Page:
At UMD, transparent, thorough, public reporting is already a cornerstone of the Office of Sustainability’s programs. UMD is a charter signatory of the ACUPCC. Each year since signing the commitment, UMD has published a detailed Greenhouse Gas (GHG) Inventory Report. These annual reports include assessments of trends for all campus GHG source activities, both against the 2005 baseline year and against the previous reporting year. In 2008, the Office began working to develop a standard, easily understood, set of measurable indicators that would give a wide-ranging picture of UMD’s environmental and social performance from year to year. After a year of research and collaboration with campus stakeholders, UMD’s first annual Sustainability Metrics Report was completed in 2010 (the 2011 Report will be released this month). The value of this report is three-fold. First, campus departments become partners in assessing UMD’s progress toward sustainability through the reporting process. Second, the Metrics Report helps the University Sustainability Council determine short-term and long-term priorities. Finally, the Report serves as a concise, neatly packaged snapshot of our progress that can be used to inform and empower the campus community and the general public.

Most of the indicators included in the Metrics Report were the product of a two-phase process. In the first phase, a multi-disciplinary student team—from UMD’s QUEST program—completed a benchmarking study of sustainability metrics programs from AASHE, the Global Reporting Initiative (GRI), and select leading campuses. From this process, a preliminary list of recommended indicators was developed, including several that were based on credits from the pilot phase of AASHE’s Sustainability Tracking, Assessment and Rating System (STARS). The Office also collaborated with stakeholders all over campus to refine the indicators, assess data availability and feasibility of regular measurement, and generate buy-in for annual reporting. The published set of metrics focuses more heavily on UMD’s environmental performance than on social performance because campus leadership viewed environmental goal-setting as the first strategic step in growing UMD’s sustainability programs (at the time when UMD’s sustainability program was created, the institution was already well-known for its outstanding equity and diversity efforts).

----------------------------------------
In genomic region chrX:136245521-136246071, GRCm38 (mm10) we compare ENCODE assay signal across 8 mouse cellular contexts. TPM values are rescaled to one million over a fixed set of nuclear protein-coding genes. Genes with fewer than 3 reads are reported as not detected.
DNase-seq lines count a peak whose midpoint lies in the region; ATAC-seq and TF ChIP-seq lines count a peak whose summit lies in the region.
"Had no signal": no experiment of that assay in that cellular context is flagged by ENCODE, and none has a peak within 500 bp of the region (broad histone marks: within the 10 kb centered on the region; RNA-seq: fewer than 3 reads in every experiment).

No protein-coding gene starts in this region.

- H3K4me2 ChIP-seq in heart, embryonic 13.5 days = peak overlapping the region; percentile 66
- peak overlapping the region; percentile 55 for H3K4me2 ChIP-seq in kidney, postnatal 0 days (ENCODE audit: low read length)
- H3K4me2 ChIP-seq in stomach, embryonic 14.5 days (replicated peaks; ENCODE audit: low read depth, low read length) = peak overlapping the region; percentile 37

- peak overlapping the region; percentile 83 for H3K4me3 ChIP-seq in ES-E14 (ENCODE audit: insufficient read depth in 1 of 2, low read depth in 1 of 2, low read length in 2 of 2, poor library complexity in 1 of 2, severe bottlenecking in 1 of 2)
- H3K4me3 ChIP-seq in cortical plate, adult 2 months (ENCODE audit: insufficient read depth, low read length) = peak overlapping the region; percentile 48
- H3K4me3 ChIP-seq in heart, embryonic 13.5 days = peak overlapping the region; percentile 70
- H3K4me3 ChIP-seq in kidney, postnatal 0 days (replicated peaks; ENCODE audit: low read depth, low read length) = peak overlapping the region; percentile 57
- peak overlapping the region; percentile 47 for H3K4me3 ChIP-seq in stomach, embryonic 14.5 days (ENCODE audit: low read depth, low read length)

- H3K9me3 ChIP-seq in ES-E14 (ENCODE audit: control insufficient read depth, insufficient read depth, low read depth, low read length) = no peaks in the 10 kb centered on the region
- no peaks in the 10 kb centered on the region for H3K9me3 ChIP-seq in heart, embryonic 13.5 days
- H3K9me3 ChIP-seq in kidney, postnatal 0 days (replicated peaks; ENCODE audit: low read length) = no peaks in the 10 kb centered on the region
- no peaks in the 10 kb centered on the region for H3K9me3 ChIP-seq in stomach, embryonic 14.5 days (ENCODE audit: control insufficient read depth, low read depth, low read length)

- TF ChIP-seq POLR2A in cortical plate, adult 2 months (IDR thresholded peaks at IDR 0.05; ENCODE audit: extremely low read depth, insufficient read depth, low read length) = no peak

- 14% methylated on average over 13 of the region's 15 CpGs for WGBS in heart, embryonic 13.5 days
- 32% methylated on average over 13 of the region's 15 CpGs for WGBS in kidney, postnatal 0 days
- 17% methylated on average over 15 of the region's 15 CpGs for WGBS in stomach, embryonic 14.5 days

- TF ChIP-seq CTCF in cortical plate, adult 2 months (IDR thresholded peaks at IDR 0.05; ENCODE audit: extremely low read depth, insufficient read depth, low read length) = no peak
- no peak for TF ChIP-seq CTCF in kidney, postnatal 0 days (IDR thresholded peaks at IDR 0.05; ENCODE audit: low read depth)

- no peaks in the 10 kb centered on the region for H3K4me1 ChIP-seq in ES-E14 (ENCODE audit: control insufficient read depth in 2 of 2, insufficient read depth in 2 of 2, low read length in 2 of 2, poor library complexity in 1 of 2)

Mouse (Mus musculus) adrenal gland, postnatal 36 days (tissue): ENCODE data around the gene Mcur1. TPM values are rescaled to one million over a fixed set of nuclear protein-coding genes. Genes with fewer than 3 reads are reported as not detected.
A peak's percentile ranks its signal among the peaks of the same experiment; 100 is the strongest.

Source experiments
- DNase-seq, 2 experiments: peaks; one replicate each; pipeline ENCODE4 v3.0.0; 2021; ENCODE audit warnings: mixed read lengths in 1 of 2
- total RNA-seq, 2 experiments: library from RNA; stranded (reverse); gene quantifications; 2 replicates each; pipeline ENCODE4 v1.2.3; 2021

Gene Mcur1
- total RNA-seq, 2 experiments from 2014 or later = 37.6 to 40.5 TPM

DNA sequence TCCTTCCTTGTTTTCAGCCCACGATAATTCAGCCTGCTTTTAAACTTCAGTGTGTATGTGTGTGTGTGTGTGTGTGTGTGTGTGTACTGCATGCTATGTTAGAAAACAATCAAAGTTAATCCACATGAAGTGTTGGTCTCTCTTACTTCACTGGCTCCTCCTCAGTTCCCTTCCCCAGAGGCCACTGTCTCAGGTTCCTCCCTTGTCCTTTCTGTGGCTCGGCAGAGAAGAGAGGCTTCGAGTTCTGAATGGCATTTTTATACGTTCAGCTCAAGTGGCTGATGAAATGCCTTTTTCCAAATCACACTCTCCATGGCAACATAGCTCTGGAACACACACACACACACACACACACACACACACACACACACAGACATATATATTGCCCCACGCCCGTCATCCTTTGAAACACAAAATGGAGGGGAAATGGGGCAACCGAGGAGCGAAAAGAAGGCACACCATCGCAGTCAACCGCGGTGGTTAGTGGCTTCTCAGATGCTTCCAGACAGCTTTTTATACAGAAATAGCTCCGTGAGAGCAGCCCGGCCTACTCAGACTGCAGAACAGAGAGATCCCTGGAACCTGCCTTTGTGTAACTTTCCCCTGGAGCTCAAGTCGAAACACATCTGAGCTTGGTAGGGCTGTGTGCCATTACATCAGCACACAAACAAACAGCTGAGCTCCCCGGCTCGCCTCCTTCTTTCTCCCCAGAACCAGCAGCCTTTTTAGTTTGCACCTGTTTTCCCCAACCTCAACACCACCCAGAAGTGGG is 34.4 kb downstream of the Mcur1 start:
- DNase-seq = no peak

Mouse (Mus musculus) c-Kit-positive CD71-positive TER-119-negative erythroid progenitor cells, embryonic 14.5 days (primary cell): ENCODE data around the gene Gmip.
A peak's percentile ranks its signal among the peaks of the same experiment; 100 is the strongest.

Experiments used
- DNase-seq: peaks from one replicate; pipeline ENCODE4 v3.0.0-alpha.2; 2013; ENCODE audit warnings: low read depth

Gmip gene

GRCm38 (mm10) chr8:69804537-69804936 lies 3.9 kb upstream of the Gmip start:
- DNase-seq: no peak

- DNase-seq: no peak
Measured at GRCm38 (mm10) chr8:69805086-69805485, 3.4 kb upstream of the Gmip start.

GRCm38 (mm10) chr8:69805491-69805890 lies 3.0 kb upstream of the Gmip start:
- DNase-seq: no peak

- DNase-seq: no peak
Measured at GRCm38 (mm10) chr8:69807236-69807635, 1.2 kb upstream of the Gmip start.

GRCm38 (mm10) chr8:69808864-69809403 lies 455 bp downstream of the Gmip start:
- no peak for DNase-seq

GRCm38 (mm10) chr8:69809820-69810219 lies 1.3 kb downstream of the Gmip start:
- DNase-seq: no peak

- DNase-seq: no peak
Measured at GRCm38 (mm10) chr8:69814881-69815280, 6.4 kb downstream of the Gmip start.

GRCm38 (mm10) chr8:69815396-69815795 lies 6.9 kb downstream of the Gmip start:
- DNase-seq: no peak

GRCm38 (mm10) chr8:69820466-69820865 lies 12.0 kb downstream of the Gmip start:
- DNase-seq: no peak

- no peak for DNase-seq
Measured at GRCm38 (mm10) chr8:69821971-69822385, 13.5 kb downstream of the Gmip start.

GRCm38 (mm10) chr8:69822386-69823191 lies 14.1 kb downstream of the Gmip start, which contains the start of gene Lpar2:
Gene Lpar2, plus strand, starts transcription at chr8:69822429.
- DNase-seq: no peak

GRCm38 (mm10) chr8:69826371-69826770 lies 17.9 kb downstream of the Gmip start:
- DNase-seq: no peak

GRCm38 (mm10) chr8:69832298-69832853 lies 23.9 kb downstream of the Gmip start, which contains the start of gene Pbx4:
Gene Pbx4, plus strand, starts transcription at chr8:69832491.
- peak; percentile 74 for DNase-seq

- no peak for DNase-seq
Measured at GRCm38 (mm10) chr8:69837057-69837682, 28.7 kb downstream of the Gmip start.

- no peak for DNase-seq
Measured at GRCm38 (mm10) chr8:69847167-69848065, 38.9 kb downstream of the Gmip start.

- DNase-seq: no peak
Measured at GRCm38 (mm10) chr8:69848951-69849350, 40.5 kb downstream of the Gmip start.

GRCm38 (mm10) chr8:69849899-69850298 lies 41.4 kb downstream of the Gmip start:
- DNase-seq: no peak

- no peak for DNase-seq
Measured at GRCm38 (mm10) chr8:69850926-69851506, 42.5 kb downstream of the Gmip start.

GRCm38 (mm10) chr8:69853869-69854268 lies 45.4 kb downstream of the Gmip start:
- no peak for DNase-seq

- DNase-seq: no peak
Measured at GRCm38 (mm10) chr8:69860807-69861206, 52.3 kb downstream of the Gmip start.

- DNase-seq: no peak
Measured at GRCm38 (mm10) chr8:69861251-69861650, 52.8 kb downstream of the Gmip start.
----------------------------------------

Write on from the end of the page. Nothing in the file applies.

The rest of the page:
The metrics are organized into the four categories that comprise the Office of Sustainability’s framework for program development: Campus, Culture, Curriculum, and Community. Campus metrics relate to developing a carbon-neutral and resource-efficient campus infrastructure. Culture metrics relate to fostering an environment where people are empowered to practice sustainable behaviors. Curriculum metrics relate to integrating sustainability into the content of teaching and research across disciplines. Community metrics relate to engaging with the region and the world on sustainability challenges through education and outreach.

UMD’s set of sustainability performance metrics is a work in progress. This year we are looking more closely at STARS and may use relevant STARS credits to guide our development of stronger metrics on education and research, as well as on public engagement. I will also be working with our Department of Transportation Services to develop better indicators for commuter behaviors. In general, I see UMD’s Sustainability Metrics Report as user-friendly tool for public communication and annual performance assessment. It is not a substitute for the type of sector-wide benchmarking that STARS attempts to provide, but it is an important guidepost to assess our progress, weaknesses and priorities. After all, we are trying to ignite widespread participation in a transformation to a more sustainable society. We can’t expect people to participate year after year if they don’t have the tools to easily identify our collective goals and communicate about the progress they are making together.

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By Meghan Fay Zahniser, STARS Program Manager, AASHE